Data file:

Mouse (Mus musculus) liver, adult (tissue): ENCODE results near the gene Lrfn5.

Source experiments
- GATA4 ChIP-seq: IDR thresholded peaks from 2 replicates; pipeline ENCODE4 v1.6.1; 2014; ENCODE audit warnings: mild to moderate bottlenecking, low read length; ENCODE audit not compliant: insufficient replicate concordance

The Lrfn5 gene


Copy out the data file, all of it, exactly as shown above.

Mouse (Mus musculus) liver, adult (tissue): ENCODE results near the gene Lrfn5.

Source experiments
- GATA4 ChIP-seq: IDR thresholded peaks from 2 replicates; pipeline ENCODE4 v1.6.1; 2014; ENCODE audit warnings: mild to moderate bottlenecking, low read length; ENCODE audit not compliant: insufficient replicate concordance

The Lrfn5 gene